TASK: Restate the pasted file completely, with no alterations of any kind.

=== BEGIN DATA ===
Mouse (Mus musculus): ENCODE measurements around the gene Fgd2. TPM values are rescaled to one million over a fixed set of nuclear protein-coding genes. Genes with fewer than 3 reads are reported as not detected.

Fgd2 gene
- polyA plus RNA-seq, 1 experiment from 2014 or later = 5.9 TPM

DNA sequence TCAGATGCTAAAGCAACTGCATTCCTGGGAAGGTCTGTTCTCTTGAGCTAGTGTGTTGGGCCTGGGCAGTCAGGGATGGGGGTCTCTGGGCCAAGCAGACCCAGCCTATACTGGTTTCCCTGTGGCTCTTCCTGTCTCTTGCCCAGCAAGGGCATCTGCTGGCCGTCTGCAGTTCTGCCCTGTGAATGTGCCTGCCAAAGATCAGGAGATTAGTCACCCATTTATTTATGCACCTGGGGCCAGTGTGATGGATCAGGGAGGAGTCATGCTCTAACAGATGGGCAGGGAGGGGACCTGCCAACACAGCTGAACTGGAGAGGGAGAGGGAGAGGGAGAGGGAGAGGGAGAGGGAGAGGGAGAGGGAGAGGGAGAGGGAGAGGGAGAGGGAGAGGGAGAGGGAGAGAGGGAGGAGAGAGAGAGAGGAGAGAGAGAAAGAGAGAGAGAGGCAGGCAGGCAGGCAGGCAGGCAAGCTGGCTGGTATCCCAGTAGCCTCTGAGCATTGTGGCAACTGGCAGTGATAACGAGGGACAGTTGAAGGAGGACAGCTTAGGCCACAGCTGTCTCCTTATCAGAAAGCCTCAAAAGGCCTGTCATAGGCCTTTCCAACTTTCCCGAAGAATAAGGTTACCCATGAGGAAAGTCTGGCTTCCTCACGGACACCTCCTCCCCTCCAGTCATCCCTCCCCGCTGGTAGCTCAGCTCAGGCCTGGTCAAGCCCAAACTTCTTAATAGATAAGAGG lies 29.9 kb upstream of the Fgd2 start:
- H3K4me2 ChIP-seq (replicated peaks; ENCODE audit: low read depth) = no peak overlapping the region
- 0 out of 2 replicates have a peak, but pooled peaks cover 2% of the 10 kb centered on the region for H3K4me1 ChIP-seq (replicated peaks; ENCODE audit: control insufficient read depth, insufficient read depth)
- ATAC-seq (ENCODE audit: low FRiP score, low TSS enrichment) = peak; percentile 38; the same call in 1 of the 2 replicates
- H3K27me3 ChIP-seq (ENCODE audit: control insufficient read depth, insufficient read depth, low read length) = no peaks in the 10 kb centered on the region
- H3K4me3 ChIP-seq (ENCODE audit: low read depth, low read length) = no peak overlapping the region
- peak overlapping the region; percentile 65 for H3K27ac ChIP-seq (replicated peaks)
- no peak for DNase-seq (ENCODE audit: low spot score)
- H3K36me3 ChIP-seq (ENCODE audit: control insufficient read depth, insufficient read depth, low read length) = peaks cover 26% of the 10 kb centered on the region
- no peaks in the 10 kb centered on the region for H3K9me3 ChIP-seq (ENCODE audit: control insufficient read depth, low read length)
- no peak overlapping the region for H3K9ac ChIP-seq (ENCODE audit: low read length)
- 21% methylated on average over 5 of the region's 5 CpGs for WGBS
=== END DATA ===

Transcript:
Mouse (Mus musculus): ENCODE measurements around the gene Fgd2. TPM values are rescaled to one million over a fixed set of nuclear protein-coding genes. Genes with fewer than 3 reads are reported as not detected.

Fgd2 gene
- polyA plus RNA-seq, 1 experiment from 2014 or later = 5.9 TPM

DNA sequence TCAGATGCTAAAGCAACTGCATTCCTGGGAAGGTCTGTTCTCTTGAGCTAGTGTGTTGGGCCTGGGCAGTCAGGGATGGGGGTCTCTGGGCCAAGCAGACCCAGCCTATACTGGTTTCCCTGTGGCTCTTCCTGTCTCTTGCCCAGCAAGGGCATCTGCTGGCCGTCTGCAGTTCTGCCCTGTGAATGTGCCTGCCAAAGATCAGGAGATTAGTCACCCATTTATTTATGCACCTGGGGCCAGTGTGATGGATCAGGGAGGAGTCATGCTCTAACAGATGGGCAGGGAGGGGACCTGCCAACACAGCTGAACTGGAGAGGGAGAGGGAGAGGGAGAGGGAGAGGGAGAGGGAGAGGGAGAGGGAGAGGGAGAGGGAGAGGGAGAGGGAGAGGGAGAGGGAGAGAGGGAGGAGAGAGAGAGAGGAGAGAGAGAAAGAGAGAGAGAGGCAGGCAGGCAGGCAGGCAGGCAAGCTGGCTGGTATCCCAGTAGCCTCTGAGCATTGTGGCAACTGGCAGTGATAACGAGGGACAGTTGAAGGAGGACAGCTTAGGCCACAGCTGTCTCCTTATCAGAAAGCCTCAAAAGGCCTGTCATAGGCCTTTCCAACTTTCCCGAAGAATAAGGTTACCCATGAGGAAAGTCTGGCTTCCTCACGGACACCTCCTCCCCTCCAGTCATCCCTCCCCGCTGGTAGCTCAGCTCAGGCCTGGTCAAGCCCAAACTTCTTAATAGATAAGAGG lies 29.9 kb upstream of the Fgd2 start:
- H3K4me2 ChIP-seq (replicated peaks; ENCODE audit: low read depth) = no peak overlapping the region
- 0 out of 2 replicates have a peak, but pooled peaks cover 2% of the 10 kb centered on the region for H3K4me1 ChIP-seq (replicated peaks; ENCODE audit: control insufficient read depth, insufficient read depth)
- ATAC-seq (ENCODE audit: low FRiP score, low TSS enrichment) = peak; percentile 38; the same call in 1 of the 2 replicates
- H3K27me3 ChIP-seq (ENCODE audit: control insufficient read depth, insufficient read depth, low read length) = no peaks in the 10 kb centered on the region
- H3K4me3 ChIP-seq (ENCODE audit: low read depth, low read length) = no peak overlapping the region
- peak overlapping the region; percentile 65 for H3K27ac ChIP-seq (replicated peaks)
- no peak for DNase-seq (ENCODE audit: low spot score)
- H3K36me3 ChIP-seq (ENCODE audit: control insufficient read depth, insufficient read depth, low read length) = peaks cover 26% of the 10 kb centered on the region
- no peaks in the 10 kb centered on the region for H3K9me3 ChIP-seq (ENCODE audit: control insufficient read depth, low read length)
- no peak overlapping the region for H3K9ac ChIP-seq (ENCODE audit: low read length)
- 21% methylated on average over 5 of the region's 5 CpGs for WGBS